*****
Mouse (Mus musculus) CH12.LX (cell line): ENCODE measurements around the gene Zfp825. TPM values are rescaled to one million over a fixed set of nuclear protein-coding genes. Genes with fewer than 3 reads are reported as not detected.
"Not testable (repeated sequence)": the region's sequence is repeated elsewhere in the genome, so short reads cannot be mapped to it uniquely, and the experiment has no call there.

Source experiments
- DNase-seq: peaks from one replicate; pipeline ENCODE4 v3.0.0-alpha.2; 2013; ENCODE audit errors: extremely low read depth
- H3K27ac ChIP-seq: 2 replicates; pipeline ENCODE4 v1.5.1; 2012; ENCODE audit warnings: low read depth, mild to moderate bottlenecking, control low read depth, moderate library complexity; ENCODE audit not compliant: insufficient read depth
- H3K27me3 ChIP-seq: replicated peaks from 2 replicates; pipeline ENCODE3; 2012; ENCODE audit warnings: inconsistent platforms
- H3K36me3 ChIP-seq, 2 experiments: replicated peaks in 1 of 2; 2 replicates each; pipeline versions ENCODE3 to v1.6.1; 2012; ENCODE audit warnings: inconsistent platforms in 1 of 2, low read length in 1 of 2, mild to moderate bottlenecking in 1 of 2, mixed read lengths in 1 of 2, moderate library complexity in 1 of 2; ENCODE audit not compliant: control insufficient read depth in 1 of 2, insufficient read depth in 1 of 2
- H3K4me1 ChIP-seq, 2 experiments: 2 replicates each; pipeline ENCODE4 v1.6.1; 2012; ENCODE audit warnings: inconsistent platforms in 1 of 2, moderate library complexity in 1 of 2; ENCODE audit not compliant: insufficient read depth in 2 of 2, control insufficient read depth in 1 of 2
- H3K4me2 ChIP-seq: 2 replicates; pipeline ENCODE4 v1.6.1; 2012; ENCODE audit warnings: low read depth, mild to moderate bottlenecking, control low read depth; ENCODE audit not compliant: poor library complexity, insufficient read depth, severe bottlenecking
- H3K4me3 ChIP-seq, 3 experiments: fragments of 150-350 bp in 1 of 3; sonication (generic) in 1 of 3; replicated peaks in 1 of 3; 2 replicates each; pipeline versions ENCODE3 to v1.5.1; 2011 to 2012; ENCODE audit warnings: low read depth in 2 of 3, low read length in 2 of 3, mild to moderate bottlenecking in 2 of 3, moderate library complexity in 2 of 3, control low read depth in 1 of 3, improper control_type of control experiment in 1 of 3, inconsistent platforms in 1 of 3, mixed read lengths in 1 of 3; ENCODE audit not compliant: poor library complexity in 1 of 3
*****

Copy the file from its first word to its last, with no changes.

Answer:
Mouse (Mus musculus) CH12.LX (cell line): ENCODE measurements around the gene Zfp825. TPM values are rescaled to one million over a fixed set of nuclear protein-coding genes. Genes with fewer than 3 reads are reported as not detected.
"Not testable (repeated sequence)": the region's sequence is repeated elsewhere in the genome, so short reads cannot be mapped to it uniquely, and the experiment has no call there.

Source experiments
- DNase-seq: peaks from one replicate; pipeline ENCODE4 v3.0.0-alpha.2; 2013; ENCODE audit errors: extremely low read depth
- H3K27ac ChIP-seq: 2 replicates; pipeline ENCODE4 v1.5.1; 2012; ENCODE audit warnings: low read depth, mild to moderate bottlenecking, control low read depth, moderate library complexity; ENCODE audit not compliant: insufficient read depth
- H3K27me3 ChIP-seq: replicated peaks from 2 replicates; pipeline ENCODE3; 2012; ENCODE audit warnings: inconsistent platforms
- H3K36me3 ChIP-seq, 2 experiments: replicated peaks in 1 of 2; 2 replicates each; pipeline versions ENCODE3 to v1.6.1; 2012; ENCODE audit warnings: inconsistent platforms in 1 of 2, low read length in 1 of 2, mild to moderate bottlenecking in 1 of 2, mixed read lengths in 1 of 2, moderate library complexity in 1 of 2; ENCODE audit not compliant: control insufficient read depth in 1 of 2, insufficient read depth in 1 of 2
- H3K4me1 ChIP-seq, 2 experiments: 2 replicates each; pipeline ENCODE4 v1.6.1; 2012; ENCODE audit warnings: inconsistent platforms in 1 of 2, moderate library complexity in 1 of 2; ENCODE audit not compliant: insufficient read depth in 2 of 2, control insufficient read depth in 1 of 2
- H3K4me2 ChIP-seq: 2 replicates; pipeline ENCODE4 v1.6.1; 2012; ENCODE audit warnings: low read depth, mild to moderate bottlenecking, control low read depth; ENCODE audit not compliant: poor library complexity, insufficient read depth, severe bottlenecking
- H3K4me3 ChIP-seq, 3 experiments: fragments of 150-350 bp in 1 of 3; sonication (generic) in 1 of 3; replicated peaks in 1 of 3; 2 replicates each; pipeline versions ENCODE3 to v1.5.1; 2011 to 2012; ENCODE audit warnings: low read depth in 2 of 3, low read length in 2 of 3, mild to moderate bottlenecking in 2 of 3, moderate library complexity in 2 of 3, control low read depth in 1 of 3, improper control_type of control experiment in 1 of 3, inconsistent platforms in 1 of 3, mixed read lengths in 1 of 3; ENCODE audit not compliant: poor library complexity in 1 of 3